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Question #86757 posted on 05/28/2016 11:10 a.m.
Q:

Dear 100 Hour Board,

Why are there no portions of the "King Follett Discourse" to be found in the Doctrine & Covenants?

-Ando from Idaho

A:

Dear Ando,

For those who are not familiar with the King Follett Discourse, it can be found here.

In my cursory research, I have come across many different internal debates that have occurred over this document, and have come to some of my own conclusions: 

  • In 1902, Church President Joseph F. Smith did not want it the Discourse published in The History of the Church.  President Smith never gave a reason for his decision, so it is left up to the individual to decide why.  Some people believe President Smith was uncomfortable with the teachings in the Discourse, but it is entirely speculation.  
  • The Discourse was later added to The History of the Church, but with some disclaimers included. and From The History of the Church, vol. 6, pages 302–17: “...there are some imperfections in the report and some thoughts expressed by the Prophet which were not fully rounded out and made complete...” (emphasis added).  It could be that many people were simply confused by some of Joseph Smith's thoughts, and later leaders of the church did not want to confuse people on important church doctrine.
  • Even though it was later added, the Church no longer claims The History of the Church as an official Church publication.  Therefore, it could be that everything in it should be taken with a grain of salt.  Researchers did find that there were over 64,000 words either added or deleted to the publication (some historians claim this as a common practice during the original 19th century publication of it), and the King Follett Discourse is a small portion of it that (undoubtedly) has its own flaws.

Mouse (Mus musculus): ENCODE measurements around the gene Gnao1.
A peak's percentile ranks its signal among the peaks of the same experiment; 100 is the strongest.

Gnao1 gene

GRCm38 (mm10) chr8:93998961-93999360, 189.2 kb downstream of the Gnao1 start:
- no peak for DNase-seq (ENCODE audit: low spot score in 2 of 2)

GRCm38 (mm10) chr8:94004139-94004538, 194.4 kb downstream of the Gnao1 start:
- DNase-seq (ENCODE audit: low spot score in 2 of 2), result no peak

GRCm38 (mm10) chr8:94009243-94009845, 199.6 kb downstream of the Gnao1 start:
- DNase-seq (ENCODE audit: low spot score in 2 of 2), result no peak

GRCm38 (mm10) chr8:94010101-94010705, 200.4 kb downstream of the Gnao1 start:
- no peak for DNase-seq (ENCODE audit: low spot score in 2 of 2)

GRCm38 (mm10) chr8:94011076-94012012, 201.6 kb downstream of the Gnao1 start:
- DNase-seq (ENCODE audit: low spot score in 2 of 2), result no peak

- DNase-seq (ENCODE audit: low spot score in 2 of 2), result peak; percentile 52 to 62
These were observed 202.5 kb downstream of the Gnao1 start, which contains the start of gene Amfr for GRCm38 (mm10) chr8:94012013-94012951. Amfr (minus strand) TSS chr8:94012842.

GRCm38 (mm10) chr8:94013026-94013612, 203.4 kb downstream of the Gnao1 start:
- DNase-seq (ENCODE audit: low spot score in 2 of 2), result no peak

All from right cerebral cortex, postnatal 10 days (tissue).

• Another potential reason could be that since there is technically no verbatim copy of the speech itself, leaders may feel uncomfortable adding the discourse as it stands now, which is a conglomerate of what multiple scribes heard.  As stated above, there are no doubt some inaccuracies or missing pieces that may have been beneficial to the Discourse, and therefore could be proven detrimental for the Discourse as a whole.
  • Not everything that every prophet says is canonized.  In fact, most of what prophets say is not canonized.  There have only been a handful of additions to our standard works since the original publication of the Doctrine and Covenants and Pearl of Great Price.
  • I cannot find any evidence that anyone has actually tried to add the Discourse to our canon.  I feel that many other policy changes, talks, announcements, or other addendum would be added to our canon before the Discourse.

I conclude this with my own disclaimer: I am by no means a Church historian, but merely an amateur Church history enthusiast.  It is possible I am entirely wrong in my findings, and if there is a more experienced historian reading this, you are welcome to add corrections.

-April Ludgate